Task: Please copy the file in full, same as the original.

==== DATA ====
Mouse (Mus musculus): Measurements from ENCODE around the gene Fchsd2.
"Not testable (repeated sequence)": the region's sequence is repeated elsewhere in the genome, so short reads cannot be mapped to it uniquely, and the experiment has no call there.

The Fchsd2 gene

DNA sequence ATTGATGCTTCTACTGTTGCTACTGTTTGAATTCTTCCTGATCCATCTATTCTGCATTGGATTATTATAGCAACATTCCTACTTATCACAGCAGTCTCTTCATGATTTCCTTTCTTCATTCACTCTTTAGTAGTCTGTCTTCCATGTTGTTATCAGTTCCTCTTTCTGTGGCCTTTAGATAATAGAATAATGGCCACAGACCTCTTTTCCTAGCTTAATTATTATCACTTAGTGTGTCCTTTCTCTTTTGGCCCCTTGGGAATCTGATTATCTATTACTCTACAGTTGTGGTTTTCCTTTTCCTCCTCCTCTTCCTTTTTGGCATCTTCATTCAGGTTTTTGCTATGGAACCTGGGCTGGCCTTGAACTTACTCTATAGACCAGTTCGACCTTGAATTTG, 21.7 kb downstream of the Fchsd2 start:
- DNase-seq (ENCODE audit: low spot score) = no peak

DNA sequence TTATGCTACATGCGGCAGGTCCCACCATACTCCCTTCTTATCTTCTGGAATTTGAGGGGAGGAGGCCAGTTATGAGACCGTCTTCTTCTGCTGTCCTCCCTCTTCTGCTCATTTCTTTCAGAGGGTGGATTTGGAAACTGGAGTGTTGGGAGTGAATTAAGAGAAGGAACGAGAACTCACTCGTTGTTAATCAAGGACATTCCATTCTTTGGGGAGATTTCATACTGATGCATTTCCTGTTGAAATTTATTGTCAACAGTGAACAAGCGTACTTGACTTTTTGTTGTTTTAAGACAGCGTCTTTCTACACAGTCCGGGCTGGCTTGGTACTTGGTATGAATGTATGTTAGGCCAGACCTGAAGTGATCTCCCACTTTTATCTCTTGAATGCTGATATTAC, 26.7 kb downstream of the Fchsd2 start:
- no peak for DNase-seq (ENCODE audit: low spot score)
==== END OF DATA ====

Mouse (Mus musculus): Measurements from ENCODE around the gene Fchsd2.
"Not testable (repeated sequence)": the region's sequence is repeated elsewhere in the genome, so short reads cannot be mapped to it uniquely, and the experiment has no call there.

The Fchsd2 gene

DNA sequence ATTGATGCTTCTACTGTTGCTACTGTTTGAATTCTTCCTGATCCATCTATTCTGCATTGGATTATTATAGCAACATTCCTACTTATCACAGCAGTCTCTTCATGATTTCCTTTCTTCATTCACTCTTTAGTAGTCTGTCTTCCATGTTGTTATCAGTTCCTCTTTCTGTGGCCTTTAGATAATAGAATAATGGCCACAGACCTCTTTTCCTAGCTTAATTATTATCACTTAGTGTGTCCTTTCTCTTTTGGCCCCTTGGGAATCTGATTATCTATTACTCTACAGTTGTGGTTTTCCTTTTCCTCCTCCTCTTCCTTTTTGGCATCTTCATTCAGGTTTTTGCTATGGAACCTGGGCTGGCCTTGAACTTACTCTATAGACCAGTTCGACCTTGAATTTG, 21.7 kb downstream of the Fchsd2 start:
- DNase-seq (ENCODE audit: low spot score) = no peak

DNA sequence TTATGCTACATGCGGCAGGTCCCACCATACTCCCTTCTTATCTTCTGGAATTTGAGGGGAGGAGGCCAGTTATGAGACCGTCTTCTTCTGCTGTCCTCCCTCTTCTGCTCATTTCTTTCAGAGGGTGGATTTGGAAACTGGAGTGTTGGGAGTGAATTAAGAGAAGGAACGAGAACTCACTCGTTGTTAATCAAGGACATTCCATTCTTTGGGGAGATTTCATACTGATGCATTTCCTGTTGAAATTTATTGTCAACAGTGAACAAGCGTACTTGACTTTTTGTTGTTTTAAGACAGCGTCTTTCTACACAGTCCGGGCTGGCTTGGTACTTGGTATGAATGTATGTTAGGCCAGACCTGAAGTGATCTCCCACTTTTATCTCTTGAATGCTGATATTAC, 26.7 kb downstream of the Fchsd2 start:
- no peak for DNase-seq (ENCODE audit: low spot score)